Through our Stayin’ Safe on-road training program, we’ve seen several consistent rider habits. One is failure to shift to an appropriate gear for corners. Riders often pick a low-rpm gear and stick with it, counting on the engine’s torque to do the work. But every motorcycle engine—including a large V-Twin—has a performance sweet spot. Which gear puts it there? Allow me to bend a classic fairy tale to explain. Once upon a time, a golden-haired rider was exploring a delightful section of back-road blacktop. Through long sweepers the rider loped along in high gear, the engine calmly burbling and chuffing. Venturing farther into the forest, turns became tighter and more daunting. With the tachometer needle hovering on the left end of the gauge, the rider pondered a shift. “This gear is too laid back,” the rider concluded. “It’s sluggish when I need power and seems to freewheel when I roll off the throttle, causing me to rush the corners.” So, the rider boldly clicks down a couple gears. “This gear is too low!” the rider yells above the now screaming engine as the tachometer needle shoots toward redline. “It’s much too twitchy and abrupt.” Our pilot shifts to a gear between the two extremes and the tach needle lands precisely midway between zero and redline.
Immediately, the rider finds plenty of available power on demand plus abundant, manageable engine braking to help modulate speed when the throttle is closed. “This gear is just right!” the rider exclaims joyfully.
The moral? Riding twisties in the wrong gear can be a real bear. When riding in the forest—or on twisties anywhere—continually select the gears that keep the needle squarely in the middle of the tachometer. And, like the rider in our story, you too will be…ahem…golden.
There is a switchback on NC 80s (Devil’s Whip) near the north end, less about 1/2 mille south of the Blue Ridge Parkway that has several bikes (usually cruisers) a year literally tip over because of the sharpness of the corner, combined with a surprisingly steep incline and the rider being in too high of a gear and there literally is no power left to keep up the momentum in the turn. The bike comes to a stop and just falls over on the right.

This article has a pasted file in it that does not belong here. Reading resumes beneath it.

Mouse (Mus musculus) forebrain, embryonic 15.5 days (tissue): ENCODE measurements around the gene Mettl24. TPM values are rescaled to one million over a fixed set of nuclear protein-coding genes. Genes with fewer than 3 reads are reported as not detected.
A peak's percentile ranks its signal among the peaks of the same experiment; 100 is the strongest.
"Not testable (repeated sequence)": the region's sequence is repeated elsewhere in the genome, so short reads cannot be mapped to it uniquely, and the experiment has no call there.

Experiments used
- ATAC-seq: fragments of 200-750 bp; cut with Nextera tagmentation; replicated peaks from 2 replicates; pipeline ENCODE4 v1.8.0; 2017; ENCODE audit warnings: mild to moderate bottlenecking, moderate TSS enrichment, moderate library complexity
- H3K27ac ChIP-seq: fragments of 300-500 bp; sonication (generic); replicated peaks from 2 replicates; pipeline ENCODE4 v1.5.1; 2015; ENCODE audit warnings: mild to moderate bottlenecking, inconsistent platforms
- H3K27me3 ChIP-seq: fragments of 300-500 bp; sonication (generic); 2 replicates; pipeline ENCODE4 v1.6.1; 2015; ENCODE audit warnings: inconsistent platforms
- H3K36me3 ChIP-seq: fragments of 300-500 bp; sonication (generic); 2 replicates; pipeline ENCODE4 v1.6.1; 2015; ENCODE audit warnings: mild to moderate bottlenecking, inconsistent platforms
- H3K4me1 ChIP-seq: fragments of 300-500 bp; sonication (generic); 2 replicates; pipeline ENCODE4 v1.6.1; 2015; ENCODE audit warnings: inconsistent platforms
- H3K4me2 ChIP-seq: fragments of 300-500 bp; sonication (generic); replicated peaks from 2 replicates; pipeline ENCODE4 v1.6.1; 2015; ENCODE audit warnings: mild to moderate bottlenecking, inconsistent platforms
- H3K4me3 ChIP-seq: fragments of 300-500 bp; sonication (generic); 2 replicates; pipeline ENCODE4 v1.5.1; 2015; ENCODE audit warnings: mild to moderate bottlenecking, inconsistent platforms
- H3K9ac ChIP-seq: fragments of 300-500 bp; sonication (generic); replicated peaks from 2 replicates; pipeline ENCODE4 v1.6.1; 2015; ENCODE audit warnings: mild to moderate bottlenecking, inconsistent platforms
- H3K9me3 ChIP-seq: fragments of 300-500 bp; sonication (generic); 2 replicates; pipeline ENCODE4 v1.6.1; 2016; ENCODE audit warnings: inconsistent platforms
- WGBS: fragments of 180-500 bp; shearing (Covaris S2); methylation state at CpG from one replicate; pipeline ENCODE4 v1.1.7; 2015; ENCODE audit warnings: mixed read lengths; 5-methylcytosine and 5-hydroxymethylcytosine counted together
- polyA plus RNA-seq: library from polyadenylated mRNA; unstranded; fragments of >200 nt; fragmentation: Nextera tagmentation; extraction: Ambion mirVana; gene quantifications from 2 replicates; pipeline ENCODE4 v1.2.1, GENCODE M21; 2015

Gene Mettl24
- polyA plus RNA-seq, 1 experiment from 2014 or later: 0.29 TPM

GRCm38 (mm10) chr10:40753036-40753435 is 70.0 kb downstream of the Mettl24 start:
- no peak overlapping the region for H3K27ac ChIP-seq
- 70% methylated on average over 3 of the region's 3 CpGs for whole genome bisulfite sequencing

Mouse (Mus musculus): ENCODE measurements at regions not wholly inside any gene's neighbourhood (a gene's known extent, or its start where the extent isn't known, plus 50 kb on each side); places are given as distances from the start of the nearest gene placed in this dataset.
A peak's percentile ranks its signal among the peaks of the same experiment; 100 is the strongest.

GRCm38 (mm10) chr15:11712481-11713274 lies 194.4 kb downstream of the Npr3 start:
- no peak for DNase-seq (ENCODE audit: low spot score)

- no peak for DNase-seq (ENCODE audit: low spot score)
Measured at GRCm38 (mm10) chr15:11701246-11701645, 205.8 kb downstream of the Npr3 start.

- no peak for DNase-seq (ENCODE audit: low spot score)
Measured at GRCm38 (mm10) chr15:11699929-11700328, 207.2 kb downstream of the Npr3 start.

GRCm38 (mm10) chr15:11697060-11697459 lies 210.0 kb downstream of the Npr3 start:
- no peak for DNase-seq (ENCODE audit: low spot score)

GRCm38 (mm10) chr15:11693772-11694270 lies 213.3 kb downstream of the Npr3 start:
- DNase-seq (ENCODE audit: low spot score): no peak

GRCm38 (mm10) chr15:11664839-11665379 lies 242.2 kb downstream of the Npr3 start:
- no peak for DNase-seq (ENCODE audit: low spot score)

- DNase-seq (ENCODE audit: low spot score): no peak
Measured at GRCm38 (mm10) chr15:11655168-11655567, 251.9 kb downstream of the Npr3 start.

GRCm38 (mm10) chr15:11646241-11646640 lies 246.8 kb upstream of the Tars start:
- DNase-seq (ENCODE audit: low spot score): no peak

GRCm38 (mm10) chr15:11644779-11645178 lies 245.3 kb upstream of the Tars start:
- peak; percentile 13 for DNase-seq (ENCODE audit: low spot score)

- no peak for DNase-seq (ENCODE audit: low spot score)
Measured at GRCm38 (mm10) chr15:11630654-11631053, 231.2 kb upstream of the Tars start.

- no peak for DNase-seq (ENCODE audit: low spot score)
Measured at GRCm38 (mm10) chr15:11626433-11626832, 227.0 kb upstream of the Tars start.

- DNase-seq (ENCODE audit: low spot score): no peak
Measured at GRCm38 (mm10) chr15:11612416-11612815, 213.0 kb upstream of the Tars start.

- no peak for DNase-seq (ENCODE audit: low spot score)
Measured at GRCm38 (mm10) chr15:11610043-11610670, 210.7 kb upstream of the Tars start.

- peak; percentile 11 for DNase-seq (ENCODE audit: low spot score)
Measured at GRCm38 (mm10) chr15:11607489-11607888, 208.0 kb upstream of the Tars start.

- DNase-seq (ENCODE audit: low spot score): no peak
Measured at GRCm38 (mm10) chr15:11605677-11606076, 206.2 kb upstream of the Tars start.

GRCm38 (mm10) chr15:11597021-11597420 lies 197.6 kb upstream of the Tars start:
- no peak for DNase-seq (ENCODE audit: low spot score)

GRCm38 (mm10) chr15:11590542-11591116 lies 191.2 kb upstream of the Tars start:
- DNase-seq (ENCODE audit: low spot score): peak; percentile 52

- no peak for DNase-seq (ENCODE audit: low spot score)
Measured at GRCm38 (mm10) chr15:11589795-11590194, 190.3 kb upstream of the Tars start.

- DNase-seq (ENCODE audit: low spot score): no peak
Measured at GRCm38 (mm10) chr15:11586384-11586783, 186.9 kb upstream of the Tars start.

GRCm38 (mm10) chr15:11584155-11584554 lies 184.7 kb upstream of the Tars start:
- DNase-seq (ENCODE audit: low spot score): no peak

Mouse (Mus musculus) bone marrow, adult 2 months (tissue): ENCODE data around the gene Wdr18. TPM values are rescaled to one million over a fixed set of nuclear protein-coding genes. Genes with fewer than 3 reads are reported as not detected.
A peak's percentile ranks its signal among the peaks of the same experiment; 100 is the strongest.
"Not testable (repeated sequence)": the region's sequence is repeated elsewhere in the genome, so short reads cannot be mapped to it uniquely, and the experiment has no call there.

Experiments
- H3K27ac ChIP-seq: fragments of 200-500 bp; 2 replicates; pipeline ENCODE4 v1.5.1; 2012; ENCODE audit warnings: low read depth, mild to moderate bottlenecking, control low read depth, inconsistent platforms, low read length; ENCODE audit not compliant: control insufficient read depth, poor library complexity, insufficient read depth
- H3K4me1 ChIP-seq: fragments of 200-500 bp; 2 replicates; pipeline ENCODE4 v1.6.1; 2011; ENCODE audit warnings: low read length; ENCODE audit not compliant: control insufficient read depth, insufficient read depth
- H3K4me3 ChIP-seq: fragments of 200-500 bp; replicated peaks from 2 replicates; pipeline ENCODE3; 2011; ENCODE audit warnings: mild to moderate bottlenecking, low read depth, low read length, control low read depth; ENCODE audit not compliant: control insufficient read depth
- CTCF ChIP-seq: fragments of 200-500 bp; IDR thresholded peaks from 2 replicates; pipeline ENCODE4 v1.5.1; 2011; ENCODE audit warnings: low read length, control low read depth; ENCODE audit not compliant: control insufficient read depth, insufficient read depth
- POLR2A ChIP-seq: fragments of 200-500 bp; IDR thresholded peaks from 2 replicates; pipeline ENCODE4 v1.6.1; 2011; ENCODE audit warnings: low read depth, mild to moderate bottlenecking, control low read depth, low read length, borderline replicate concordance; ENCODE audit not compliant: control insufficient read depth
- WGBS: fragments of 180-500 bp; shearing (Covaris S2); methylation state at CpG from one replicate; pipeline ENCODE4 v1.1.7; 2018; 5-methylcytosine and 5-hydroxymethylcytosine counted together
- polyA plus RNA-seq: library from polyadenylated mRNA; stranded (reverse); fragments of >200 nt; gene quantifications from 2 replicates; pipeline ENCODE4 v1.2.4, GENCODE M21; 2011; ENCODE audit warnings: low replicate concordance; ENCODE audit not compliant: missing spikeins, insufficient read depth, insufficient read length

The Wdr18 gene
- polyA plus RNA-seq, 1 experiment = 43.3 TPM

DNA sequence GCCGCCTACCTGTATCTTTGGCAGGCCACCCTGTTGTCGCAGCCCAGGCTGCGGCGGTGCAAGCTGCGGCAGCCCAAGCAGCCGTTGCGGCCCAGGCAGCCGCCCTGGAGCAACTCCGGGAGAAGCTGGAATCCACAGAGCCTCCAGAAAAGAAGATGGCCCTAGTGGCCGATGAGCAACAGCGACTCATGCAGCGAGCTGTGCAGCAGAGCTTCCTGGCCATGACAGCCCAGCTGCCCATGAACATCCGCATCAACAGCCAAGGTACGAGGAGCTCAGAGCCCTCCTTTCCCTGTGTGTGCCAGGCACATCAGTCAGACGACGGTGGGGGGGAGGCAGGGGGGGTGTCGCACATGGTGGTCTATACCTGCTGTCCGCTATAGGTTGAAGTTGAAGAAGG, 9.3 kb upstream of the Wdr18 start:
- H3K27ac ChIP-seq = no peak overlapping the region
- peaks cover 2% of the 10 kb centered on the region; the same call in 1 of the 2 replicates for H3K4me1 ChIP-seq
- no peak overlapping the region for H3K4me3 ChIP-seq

I know the Devil’s whip…lol I ride fairly aggressive. Both the bikes I ride are big bikes. One is a Valkyrie and the other is a GoldWing F6B. I usually keep the RPMs up and actually shift very little in the twisties. Keeping a constant smooth amount of power to the rear wheel is one of the key elements in good cornering practices. Throttle control is very important, and I definitely agree with the premise of the article. The flat six engines in both my bikes have very wide smooth power bands with lots of torque available across much of the tachometer range. However, there still is a sweet spot where things are really nice between 3 to 4500. On a lot of twisty sections, I spend the most time in 4th (5 speeds) dabbling in 3rd or 5th when needed.
Hy Eric, I am never safer on the road than when I’m reading your wondrous column – gotta avoid being macadamized! Anyhow, my questions concern sharp corners with precipitous drop offs – is it safer for motorcyclists to have guardrails there or not? Also, has it been long enough now to re-visit the subject of why we can go more quickly and confidently through left versus right sweepers or is it right versus left? 🙂 Appreciatively, Myke Muller
Myke – Regarding the first question specific to which is safer—a corner with precipitous drop offs that has a guardrail or one that does not. Quite simply, both are bad news. I would opt for a third choice: avoid the prior two choices at all cost. In pondering the question I began to weigh the pros and cons of guardrail versus no guardrail. And in the process I realized that it shouldn’t really matter what is to the outside of the curve since our choice needs to be to avoid the drop off or the guardrail in the first place. If a rider does allow something bad to develop in such a corner (just watch YouTube videos of Deals Gap or Mulholland), he doesn’t get to choose whether there is or is not a guardrail at that spot. In that scenario—and any unexpected situation for that matter—the rider is forced to deal with whatever nasty thing is present at that particular place and time where he or she lost control. That’s why it’s so very important to maintain continual control of as much of the ride as we can. The rider maintains that control by selecting a conservative entry speed that provides him or her with a suitable safety margin and some options to work with in the event a hazard presents itself mid corner. I continue to believe that as much as 99% of all crashes are avoidable through effective road/environment-reading skills, anticipation of scenarios, strategic lane placement and speed management based on what the rider can see (asking ourselves, “could I stop or negotiate this curve if something appeared from just out of my current view?”). So, in short, in response to the question with choices A or B, I suggest answer C.
As for revisiting the subject of confidence on right and left-hand bends, that’s a great suggestion for an upcoming Riding Well column. Stay tuned!